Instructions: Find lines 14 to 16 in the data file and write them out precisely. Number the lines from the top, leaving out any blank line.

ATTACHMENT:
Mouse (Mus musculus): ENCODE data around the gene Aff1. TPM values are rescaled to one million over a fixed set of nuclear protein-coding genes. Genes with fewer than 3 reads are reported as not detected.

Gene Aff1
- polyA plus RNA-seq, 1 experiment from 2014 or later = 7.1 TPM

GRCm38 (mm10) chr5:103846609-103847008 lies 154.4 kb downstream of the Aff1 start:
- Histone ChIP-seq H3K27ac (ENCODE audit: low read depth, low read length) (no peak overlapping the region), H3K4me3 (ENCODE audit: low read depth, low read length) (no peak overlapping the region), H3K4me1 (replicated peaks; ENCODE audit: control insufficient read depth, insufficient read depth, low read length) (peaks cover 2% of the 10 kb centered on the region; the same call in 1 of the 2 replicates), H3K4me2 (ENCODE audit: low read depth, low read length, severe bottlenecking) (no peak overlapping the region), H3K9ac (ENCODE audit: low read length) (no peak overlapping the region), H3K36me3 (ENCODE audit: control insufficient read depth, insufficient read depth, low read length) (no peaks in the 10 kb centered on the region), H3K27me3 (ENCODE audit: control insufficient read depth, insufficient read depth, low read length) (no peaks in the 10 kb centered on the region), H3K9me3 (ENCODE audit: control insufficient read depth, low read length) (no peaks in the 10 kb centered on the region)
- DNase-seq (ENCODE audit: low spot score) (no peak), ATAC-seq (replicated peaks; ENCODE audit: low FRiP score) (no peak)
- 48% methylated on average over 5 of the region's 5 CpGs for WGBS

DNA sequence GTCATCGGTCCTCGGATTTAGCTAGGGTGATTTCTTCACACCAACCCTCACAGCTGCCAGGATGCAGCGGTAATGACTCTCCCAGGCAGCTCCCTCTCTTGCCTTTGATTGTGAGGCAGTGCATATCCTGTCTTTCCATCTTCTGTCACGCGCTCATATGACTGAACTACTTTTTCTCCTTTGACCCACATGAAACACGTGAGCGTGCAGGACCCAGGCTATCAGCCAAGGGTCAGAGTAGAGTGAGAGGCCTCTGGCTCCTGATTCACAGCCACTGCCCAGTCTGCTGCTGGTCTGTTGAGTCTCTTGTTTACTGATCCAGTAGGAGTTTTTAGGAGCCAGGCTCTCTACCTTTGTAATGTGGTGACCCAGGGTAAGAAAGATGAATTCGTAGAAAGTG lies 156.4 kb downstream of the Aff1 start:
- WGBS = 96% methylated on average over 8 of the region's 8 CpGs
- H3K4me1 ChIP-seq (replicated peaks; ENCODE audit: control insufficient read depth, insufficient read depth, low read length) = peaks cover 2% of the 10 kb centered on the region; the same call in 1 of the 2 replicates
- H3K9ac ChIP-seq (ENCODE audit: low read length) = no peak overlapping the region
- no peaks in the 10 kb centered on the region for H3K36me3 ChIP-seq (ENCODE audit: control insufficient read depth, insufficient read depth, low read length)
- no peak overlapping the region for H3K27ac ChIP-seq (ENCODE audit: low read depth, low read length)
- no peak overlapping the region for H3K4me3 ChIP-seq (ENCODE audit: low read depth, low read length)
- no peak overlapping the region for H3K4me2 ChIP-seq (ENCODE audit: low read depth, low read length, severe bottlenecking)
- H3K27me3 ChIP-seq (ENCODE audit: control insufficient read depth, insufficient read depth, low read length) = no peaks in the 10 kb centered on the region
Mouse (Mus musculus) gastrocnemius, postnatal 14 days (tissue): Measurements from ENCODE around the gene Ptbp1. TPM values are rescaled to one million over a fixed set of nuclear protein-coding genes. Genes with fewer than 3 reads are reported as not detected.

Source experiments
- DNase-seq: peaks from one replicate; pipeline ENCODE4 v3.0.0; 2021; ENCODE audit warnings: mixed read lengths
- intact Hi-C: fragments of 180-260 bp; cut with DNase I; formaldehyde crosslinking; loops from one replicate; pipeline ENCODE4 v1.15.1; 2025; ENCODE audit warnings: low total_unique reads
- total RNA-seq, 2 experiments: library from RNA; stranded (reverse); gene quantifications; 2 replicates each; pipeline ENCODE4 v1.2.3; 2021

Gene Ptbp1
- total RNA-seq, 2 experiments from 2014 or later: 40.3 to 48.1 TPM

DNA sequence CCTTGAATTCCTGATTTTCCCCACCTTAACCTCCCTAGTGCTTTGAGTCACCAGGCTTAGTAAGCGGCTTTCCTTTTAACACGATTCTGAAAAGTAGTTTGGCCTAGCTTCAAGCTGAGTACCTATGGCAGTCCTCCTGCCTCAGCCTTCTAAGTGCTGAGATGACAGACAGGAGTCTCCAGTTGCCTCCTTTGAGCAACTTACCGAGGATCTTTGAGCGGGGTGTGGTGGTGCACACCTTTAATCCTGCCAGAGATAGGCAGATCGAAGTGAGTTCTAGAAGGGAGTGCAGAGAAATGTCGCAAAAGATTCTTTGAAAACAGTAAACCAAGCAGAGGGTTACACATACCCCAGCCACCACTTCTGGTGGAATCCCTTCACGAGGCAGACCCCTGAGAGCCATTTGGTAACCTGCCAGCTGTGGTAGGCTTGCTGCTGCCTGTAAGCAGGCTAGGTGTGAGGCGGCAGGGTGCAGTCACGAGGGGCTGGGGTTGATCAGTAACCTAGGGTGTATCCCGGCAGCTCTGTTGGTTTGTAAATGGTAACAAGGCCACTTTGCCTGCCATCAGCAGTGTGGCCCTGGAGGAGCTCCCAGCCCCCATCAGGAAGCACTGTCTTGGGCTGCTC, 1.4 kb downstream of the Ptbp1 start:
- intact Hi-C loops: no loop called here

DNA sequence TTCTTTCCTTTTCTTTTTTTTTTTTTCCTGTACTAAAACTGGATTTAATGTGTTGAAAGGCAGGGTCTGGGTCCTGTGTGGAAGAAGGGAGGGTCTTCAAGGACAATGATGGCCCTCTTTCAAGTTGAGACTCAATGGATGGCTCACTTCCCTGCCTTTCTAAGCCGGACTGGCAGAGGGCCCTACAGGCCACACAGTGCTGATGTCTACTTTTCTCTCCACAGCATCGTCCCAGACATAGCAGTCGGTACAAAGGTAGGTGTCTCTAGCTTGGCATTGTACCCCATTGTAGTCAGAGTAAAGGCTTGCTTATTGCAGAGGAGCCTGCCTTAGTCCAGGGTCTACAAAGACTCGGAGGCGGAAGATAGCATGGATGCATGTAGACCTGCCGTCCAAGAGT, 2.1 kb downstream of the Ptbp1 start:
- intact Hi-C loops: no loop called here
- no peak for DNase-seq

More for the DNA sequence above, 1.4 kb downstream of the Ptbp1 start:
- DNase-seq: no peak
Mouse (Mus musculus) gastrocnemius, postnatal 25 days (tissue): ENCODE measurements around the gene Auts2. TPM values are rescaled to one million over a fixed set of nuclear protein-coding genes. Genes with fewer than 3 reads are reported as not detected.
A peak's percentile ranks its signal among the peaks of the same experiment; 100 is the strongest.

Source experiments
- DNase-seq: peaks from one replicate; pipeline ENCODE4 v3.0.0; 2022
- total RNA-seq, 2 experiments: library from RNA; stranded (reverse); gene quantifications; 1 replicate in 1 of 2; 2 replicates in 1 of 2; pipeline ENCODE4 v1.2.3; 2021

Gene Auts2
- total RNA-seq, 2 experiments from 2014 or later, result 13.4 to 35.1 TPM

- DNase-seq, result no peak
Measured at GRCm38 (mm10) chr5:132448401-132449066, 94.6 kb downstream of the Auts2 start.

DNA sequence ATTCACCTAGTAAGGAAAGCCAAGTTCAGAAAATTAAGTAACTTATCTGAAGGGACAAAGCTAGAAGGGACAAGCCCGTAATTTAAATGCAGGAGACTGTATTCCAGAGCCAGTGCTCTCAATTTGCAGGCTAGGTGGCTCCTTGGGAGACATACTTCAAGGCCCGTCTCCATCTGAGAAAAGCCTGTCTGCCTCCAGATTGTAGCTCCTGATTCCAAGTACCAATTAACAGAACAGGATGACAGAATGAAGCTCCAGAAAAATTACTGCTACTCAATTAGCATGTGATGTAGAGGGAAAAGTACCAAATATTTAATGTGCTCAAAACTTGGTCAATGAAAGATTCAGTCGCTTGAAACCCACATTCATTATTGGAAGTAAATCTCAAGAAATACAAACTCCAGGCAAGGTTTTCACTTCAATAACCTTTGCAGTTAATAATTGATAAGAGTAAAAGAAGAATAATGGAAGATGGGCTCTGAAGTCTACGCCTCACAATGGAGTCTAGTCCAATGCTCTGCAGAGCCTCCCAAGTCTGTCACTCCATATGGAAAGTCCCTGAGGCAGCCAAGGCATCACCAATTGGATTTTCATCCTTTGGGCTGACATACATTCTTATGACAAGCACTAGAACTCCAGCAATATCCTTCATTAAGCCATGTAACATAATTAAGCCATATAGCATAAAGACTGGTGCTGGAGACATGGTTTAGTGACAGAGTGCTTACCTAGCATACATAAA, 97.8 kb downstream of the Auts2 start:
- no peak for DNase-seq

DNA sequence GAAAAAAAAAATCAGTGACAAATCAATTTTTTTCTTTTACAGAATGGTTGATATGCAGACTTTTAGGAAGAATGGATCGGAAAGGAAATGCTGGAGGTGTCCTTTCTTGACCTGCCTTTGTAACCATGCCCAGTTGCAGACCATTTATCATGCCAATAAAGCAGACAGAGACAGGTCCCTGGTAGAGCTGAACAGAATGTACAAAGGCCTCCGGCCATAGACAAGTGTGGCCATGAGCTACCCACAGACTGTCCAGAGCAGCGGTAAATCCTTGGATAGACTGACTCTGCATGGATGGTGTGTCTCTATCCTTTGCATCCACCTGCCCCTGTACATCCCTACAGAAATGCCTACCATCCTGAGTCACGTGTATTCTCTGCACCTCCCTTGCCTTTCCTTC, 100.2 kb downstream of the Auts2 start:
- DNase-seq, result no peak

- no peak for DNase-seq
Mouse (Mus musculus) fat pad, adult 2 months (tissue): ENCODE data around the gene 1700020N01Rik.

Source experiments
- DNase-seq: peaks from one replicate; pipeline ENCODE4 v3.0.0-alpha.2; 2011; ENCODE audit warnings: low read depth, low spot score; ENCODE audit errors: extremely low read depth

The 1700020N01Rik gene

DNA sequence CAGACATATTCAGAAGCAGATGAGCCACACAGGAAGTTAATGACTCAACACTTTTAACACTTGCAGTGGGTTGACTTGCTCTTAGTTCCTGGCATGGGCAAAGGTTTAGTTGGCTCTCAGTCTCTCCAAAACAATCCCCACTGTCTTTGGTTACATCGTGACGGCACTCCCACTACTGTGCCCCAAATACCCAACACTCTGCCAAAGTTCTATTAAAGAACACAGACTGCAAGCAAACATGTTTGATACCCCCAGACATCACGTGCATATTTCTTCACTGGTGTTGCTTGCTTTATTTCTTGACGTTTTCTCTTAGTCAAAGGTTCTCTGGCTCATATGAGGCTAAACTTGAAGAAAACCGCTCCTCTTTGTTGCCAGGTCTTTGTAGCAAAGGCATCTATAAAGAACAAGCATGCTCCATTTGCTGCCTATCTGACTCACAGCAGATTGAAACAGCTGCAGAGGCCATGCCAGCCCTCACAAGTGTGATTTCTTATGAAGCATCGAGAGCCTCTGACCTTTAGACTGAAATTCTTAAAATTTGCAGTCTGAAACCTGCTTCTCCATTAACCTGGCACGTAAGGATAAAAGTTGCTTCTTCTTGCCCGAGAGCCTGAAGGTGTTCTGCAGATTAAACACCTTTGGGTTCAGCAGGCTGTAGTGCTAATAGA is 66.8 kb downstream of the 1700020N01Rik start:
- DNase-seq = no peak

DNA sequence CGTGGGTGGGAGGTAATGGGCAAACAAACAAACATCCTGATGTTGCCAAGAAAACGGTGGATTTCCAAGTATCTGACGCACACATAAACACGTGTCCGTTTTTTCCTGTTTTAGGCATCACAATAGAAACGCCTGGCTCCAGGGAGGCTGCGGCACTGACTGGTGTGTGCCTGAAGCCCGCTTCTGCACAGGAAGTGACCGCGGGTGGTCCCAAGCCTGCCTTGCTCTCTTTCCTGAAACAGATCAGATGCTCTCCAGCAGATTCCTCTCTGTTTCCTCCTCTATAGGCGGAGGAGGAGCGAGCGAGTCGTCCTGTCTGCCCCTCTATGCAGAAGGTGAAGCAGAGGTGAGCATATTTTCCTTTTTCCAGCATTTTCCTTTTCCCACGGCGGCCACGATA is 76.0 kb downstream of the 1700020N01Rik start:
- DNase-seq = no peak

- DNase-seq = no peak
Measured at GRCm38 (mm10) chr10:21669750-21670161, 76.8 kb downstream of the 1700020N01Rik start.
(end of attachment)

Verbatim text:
- no peak overlapping the region for H3K4me3 ChIP-seq (ENCODE audit: low read depth, low read length)
- no peak overlapping the region for H3K4me2 ChIP-seq (ENCODE audit: low read depth, low read length, severe bottlenecking)
- H3K27me3 ChIP-seq (ENCODE audit: control insufficient read depth, insufficient read depth, low read length) = no peaks in the 10 kb centered on the region